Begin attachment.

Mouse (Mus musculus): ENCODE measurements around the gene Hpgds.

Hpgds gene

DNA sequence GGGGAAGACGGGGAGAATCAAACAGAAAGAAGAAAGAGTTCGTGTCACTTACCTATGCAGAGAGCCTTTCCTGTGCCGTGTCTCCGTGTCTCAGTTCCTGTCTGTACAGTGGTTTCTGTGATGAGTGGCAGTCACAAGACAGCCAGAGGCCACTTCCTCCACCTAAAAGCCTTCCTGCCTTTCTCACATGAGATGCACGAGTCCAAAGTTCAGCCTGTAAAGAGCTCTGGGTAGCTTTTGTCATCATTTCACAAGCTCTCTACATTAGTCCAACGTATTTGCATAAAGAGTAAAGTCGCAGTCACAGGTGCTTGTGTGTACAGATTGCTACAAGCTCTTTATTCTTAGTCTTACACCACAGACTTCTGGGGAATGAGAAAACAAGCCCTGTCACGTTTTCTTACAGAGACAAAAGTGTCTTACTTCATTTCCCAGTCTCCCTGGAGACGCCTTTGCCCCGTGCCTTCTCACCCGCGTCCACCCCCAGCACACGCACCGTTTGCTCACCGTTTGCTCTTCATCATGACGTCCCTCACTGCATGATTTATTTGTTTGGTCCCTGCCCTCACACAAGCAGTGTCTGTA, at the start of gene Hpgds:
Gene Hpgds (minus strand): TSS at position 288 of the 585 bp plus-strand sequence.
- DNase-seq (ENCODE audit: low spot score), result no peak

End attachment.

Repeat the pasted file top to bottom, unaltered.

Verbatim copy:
Mouse (Mus musculus): ENCODE measurements around the gene Hpgds.

Hpgds gene

DNA sequence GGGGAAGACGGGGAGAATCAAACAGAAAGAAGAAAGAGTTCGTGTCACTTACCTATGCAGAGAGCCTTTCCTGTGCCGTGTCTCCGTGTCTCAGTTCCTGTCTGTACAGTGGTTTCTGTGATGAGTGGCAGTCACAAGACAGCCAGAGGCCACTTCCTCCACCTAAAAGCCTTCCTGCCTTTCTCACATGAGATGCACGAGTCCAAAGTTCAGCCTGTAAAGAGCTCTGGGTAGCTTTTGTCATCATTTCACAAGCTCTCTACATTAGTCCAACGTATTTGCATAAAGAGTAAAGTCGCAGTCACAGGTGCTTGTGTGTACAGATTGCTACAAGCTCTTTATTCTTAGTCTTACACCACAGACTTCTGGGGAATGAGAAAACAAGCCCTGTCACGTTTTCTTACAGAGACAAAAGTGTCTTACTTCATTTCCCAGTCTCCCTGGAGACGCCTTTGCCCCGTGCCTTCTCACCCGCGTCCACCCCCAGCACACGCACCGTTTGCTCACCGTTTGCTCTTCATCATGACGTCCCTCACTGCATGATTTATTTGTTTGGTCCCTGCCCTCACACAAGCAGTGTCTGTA, at the start of gene Hpgds:
Gene Hpgds (minus strand): TSS at position 288 of the 585 bp plus-strand sequence.
- DNase-seq (ENCODE audit: low spot score), result no peak